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Friday, 28 June 2013

I was only kidding

Not really last night, but after a good night's sleep and a study of the map I reckoned I could walk out to Whitchurch today despite the poor forecast, and it wouldn't matter how wet I got.

I was off by 6:45 after packing up in foul rain. Initial walking was tedious until I climbed up onto the sandstone ridges again. Here there was a brief interlude in the bad weather and the red sandstone outcrops mixed with silver birch, pine and heather, and massive panoramic views accross the Cheshire plain made the whole trip worthwhile

After that the route degenerated into farmers' crop fields, long wet grass, overhead branches in the face and endless, endless stiles encased in nettles, thistle and hawthorne. I don't want to see another stile again for a long time.

At one point I had no altermative but wade through a huge swamp of cow muck and mud, that stuff that has rainbow oily appearance, and I was right up to my knees. Later I found a galvanised cattle water trough and just stood in,footwear and all, to get cleaned off.

At long last I hit the canal and had a brisk 5km walk into Whitchurch. There was a cafe canalside and I had my first food of the day, a buttered scone and a pot of tea for two.

I arrived at the station about 5:30 and there is a train out at 6.09 so I have just had time to type this up while waiting.

Posted by John to conradwalks at 21 June 2013 10:42 type this up


gimmer said...

what a tremendous 'all senses singing and trumpeting' coda to the trip
I am glad you did it all in the end - it didn't look that far when tracing your journeyings on the map this morning, but the AA Golden Map book has no symbols for slurry pits or mucky miles!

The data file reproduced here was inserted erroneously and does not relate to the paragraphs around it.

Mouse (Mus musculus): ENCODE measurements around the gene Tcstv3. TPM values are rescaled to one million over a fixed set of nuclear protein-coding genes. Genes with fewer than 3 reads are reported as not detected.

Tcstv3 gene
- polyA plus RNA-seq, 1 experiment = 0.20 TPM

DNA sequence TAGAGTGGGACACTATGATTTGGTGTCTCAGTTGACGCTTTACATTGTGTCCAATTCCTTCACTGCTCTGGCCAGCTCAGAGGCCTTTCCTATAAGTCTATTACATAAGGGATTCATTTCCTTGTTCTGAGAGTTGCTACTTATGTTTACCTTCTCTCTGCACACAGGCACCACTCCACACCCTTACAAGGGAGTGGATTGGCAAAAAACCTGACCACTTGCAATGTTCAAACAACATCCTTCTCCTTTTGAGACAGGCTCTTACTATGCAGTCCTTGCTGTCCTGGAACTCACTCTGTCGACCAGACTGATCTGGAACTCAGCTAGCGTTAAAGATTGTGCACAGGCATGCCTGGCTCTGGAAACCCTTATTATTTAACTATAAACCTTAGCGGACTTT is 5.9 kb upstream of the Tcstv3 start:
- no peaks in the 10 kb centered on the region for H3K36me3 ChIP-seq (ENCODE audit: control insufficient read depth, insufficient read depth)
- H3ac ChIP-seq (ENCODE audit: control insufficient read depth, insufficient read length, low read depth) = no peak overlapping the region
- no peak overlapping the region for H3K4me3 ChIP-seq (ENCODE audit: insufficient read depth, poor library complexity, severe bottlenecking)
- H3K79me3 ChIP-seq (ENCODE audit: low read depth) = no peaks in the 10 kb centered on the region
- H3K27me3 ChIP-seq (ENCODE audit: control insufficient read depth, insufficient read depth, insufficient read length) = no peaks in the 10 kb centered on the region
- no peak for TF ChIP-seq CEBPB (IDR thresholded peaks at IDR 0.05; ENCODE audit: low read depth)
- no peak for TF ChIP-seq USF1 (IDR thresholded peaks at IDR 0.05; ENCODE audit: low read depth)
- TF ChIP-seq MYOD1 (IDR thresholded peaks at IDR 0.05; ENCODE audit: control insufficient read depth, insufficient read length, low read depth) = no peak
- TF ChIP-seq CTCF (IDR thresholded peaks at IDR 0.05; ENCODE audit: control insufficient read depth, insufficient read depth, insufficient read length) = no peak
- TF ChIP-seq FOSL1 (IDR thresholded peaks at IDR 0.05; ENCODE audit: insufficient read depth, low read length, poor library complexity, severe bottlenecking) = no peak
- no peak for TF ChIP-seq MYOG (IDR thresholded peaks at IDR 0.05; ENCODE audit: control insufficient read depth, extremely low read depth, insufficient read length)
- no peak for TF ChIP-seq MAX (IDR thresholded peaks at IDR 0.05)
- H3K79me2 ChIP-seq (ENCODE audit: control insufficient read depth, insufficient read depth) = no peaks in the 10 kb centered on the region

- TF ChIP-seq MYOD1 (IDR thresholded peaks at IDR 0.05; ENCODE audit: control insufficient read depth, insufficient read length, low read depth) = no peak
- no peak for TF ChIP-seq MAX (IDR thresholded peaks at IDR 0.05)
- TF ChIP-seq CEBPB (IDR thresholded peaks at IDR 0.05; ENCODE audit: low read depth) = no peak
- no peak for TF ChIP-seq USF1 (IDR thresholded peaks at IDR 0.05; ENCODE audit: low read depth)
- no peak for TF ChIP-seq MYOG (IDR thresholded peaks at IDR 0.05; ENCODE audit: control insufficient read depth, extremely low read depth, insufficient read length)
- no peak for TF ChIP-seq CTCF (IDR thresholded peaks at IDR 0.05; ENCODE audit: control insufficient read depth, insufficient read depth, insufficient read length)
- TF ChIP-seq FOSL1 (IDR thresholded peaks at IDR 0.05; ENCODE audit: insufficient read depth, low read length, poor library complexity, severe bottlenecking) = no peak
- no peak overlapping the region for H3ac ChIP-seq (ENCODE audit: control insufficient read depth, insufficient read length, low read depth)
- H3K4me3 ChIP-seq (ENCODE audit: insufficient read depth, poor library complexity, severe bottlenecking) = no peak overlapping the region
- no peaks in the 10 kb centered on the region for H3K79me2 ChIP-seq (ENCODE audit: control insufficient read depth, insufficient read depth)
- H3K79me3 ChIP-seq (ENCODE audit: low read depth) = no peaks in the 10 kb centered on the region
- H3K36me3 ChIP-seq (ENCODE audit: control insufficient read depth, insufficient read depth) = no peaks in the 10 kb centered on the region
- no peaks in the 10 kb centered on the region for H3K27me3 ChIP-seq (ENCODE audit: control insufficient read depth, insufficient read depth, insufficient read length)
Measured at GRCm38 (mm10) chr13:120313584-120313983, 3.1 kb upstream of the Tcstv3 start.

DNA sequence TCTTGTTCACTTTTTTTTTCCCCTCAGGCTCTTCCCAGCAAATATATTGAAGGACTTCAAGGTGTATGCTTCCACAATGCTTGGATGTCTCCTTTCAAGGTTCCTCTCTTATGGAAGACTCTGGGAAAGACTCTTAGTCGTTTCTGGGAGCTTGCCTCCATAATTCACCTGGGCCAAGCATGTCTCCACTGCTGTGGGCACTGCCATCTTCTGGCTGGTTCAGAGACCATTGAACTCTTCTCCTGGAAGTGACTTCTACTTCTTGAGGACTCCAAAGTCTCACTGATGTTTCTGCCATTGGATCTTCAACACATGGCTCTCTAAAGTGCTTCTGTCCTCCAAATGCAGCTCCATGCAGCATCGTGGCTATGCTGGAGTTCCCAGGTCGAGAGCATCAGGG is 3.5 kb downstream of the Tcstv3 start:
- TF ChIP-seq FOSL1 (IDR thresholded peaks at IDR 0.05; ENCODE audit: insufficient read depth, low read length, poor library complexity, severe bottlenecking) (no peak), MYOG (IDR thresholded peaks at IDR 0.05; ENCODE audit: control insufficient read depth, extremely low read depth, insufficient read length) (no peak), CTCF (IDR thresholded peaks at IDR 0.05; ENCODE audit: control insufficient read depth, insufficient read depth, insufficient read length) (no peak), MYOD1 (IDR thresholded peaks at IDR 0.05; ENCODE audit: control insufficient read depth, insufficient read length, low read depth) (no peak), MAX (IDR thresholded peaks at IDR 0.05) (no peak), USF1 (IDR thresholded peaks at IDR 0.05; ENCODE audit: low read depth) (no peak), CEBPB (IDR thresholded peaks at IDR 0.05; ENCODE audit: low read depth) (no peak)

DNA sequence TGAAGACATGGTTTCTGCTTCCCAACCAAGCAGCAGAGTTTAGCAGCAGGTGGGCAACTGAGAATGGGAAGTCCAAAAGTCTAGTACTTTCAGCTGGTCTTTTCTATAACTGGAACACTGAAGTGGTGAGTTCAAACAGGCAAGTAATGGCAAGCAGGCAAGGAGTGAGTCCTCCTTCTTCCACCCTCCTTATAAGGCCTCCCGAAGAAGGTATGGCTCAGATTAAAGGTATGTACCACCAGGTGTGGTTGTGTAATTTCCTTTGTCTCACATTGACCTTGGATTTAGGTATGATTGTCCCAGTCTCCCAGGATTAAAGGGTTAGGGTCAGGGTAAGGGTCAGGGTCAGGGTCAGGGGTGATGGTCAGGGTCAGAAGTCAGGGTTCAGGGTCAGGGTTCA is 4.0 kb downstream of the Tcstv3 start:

John J said...

Well done Conrad - you deserve to have that nice (dry) comfy bed tonight!

Where next then?


Anonymous said...

Brilliant. You rescued the trip even if you felt some of the route was tedious [maybe the weather influenced you].No mention of the that knee.

Sir Hugh said...

All - I have now been back and corrected some of the worst typos, and answered comments where appropriate.

Gimmer - Your are right. My daily distances have not been impressive, but I set out with the intention of having comfortable walking days. The problem is that the distance is dictated by the availability of accommodation, so you may have a day when distance is undesirably short, and others that become uncomfortably extended. The walk out yesterday was 18.5 miles which is way beyond anything I have done since my Welsh boundary walk in 2011 before my knee replacement.

BC - I was glad I finished the walk so that I can give a properly considered view, which I have done to some extent in my posts. JJ who joined me with Mick and Gayle on the rainy Sunday and who invited me onto the music train told me about a veteran TGOer with a tough reputation who proclaims, "pain is temporary, but failure is permanent". JJ had been very encouraging and I sent him a picture of the name board for Whitchurch railway station when I got there saying, "winning is also permanent".